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Robert Holyhead
With a text by David Ryan


English / German
Hardcover

24 x 29 cm

64 pages

23 color illustrations

978-3-935567-74-9

35.00 Euro

 

Leaf through the book

 

“My enquiries come down to trying to answer the question: “What is painting?” says the young British artist Robert Holyhead. “The more I think about abstraction and painting the more I understand that what I’m trying to make is a painting. I’m not trying to arrive at a conclusion.” Painted with swift monochrome brushstrokes, Holyhead’s small-sized abstract oil paintings have the lightness of watercolours. Layering the paint in different shades of opacity and wiping out forms to let the white primer shine forth, the artist carefully balances his fragile and elegant compositions. This book presents a work group shown at Galerie Max Hetzler in Berlin 2014, complete with detail and installation shots and an essay analyzing Holyhead’s work process.

 

ROBERT HOLYHEAD – PAINTING

(excerpt from the text by David Ryan)


Painting acts as a combination of timbres and temporalities (in that surface mark and colour are intertwined). Holyhead has spoken of slowing the viewer down, and of course, while painting is often seen as an instantaneous medium – of being taken in all at once – this belies the excavation of time in which every ‘look’ partakes. Similarly, at the time of their making, a binary negotiation of both precision and action – of pre-meditation and improvisation – is crucial to how these paintings work. Through the process of wiping, Holyhead to some extent covers his tracks; a painting may be repainted over and over again while its results are wiped back. To allow too much accumulation or sedimentation would sacrifice its clarity. it is a process that cuts back in order to show the internal spatial possibilities that a painting can hold. It is not for nothing that Holyhead speaks of ‘piercing the space open’, since he undoubtedly glimpses potential formal interrelationships during the process of painting that ultimately may only be leads that have to be jettisoned. After meticulous preparation of the canvas – consisting of layers of primer and culminating in an oil ground – the painting is executed in an unusually small window of time: one or two days per painting, which also gives the works a performative brinkmanship – they must be resolved in a relatively short period of time.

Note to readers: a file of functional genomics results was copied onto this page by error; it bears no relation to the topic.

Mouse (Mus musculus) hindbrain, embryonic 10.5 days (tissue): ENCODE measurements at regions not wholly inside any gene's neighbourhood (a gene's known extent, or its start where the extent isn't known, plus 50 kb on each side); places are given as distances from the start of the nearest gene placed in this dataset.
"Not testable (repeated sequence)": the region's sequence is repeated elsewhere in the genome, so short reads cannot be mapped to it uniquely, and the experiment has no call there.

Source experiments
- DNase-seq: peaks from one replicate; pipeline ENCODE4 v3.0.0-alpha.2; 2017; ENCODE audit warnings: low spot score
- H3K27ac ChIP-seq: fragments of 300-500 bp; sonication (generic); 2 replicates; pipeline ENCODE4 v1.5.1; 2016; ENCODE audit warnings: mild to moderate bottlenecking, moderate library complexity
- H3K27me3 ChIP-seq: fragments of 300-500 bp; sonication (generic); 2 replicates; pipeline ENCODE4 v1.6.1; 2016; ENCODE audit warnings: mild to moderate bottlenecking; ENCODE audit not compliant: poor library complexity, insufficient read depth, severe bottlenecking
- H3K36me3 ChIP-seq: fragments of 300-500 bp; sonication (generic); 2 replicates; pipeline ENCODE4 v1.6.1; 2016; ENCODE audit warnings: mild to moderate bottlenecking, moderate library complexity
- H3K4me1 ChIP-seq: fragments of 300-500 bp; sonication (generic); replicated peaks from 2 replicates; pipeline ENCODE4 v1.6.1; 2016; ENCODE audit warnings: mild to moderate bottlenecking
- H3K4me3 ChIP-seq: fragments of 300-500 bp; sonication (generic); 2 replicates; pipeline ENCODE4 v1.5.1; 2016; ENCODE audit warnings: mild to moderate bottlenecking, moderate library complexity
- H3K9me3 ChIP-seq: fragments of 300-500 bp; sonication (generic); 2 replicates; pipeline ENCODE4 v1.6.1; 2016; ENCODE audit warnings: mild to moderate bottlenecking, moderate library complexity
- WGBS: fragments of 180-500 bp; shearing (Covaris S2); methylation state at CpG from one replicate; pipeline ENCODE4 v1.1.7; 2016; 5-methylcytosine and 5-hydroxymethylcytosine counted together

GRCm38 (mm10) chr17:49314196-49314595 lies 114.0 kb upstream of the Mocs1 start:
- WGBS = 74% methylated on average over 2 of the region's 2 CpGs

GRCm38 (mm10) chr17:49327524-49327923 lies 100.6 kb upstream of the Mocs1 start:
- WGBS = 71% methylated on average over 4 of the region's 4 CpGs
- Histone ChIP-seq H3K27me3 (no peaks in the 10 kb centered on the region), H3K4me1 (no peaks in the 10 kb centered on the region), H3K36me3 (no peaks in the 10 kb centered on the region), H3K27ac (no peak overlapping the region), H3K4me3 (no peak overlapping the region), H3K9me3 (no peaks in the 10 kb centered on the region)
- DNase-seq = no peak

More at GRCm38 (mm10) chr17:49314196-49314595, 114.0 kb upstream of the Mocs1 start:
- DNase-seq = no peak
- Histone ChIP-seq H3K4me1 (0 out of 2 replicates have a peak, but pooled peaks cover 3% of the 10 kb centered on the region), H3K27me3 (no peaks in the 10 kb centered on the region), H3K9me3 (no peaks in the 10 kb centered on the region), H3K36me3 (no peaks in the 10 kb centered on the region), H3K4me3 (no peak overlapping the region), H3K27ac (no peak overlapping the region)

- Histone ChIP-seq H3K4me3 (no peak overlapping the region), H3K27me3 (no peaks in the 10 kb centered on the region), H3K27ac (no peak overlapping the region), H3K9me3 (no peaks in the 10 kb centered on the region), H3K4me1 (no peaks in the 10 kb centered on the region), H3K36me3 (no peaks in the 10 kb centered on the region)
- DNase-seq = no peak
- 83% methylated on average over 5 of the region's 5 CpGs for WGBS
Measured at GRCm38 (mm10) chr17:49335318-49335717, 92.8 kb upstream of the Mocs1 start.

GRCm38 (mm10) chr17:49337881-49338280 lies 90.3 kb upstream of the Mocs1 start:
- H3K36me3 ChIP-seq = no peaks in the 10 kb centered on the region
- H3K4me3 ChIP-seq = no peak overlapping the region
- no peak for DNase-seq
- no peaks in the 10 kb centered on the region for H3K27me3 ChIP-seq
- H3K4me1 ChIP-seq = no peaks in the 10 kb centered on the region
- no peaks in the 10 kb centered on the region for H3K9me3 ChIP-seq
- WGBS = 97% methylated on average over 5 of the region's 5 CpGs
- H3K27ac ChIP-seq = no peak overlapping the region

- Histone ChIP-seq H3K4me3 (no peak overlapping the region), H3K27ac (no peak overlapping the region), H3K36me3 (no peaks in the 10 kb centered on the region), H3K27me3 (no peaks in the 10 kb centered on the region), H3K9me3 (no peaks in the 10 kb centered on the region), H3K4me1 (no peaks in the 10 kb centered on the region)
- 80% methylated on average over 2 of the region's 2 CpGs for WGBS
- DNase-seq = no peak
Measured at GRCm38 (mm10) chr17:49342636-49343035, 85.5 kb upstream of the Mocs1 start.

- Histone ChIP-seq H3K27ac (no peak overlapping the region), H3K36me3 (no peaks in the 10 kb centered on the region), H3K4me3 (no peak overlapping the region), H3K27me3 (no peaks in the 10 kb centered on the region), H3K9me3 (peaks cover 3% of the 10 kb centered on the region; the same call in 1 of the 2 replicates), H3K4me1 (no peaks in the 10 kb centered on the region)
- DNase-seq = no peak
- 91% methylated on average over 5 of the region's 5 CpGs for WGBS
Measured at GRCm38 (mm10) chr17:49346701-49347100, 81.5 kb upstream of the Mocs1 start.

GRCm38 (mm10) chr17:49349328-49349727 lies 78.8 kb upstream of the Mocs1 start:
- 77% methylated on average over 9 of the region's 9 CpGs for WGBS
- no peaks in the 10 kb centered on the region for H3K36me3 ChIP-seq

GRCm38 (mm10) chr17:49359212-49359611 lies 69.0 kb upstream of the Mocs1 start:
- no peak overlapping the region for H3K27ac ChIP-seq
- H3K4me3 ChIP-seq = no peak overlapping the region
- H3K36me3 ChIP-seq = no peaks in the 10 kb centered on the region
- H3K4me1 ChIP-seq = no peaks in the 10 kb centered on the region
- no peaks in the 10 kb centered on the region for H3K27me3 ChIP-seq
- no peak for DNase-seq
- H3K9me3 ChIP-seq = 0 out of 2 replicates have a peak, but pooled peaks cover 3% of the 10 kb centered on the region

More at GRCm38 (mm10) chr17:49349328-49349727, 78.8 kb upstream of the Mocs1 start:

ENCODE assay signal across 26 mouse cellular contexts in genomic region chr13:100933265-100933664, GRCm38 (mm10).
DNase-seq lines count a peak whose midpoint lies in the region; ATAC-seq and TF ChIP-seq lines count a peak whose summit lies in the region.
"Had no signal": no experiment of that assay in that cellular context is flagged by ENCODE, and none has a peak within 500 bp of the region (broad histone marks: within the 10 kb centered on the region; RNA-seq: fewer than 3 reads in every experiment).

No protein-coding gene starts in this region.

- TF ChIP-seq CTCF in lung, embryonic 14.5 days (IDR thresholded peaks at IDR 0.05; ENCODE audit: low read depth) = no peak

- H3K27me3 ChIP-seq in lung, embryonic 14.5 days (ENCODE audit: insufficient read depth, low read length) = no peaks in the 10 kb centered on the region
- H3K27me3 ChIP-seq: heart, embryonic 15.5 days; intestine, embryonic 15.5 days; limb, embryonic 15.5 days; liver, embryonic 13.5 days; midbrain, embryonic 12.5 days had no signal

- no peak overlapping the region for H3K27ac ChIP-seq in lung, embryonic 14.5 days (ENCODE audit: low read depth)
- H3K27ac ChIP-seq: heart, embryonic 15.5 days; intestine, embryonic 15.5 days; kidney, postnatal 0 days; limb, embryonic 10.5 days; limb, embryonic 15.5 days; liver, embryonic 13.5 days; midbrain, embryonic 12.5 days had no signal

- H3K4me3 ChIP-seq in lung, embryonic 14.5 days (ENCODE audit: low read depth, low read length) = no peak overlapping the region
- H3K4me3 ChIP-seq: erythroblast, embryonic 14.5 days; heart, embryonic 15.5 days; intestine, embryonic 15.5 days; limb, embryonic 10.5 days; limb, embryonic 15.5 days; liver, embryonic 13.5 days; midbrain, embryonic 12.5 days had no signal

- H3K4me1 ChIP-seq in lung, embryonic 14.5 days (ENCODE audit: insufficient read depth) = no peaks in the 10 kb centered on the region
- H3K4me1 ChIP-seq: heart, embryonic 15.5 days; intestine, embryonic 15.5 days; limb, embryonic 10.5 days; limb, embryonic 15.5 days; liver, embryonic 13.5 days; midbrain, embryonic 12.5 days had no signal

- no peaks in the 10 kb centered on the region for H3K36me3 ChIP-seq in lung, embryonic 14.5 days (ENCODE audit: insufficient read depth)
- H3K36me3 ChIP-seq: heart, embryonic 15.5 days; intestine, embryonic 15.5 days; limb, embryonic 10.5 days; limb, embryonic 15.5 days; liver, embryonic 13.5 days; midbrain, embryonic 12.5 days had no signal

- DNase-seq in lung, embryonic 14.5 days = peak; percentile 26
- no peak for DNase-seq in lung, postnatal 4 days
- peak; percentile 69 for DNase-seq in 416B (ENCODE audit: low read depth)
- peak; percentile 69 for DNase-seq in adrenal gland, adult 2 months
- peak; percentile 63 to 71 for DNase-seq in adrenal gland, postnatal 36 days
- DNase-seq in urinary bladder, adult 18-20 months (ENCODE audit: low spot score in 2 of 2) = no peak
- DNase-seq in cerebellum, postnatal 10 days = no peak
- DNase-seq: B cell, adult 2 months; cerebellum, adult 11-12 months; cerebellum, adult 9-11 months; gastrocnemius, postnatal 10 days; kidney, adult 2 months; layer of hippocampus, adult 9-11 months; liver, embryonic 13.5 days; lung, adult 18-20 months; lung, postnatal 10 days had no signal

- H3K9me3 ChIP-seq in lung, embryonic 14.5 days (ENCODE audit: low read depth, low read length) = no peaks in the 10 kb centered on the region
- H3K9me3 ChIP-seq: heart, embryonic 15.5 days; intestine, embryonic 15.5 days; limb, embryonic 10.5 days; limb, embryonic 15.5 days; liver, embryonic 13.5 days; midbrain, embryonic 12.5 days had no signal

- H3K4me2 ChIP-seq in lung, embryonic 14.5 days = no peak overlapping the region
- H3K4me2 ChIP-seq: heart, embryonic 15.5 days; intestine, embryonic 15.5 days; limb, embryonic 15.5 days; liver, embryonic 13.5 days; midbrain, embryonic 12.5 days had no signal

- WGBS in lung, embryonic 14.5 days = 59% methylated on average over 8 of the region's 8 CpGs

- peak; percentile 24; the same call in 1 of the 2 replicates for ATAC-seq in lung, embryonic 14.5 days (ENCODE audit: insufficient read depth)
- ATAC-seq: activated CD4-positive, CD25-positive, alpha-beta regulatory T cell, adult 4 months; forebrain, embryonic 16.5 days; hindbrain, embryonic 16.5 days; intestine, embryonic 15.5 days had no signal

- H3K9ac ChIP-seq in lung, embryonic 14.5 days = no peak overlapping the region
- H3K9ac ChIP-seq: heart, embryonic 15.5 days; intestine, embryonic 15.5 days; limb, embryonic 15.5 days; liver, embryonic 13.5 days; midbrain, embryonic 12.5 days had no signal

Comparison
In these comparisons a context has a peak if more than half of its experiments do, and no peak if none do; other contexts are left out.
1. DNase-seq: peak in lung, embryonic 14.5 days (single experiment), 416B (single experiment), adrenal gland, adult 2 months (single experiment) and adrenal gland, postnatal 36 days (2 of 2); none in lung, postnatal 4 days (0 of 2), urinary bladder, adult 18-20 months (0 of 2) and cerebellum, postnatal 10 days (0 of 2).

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In collaboration with Galerie Max Hetzler, Berlin, and Ridinghouse, London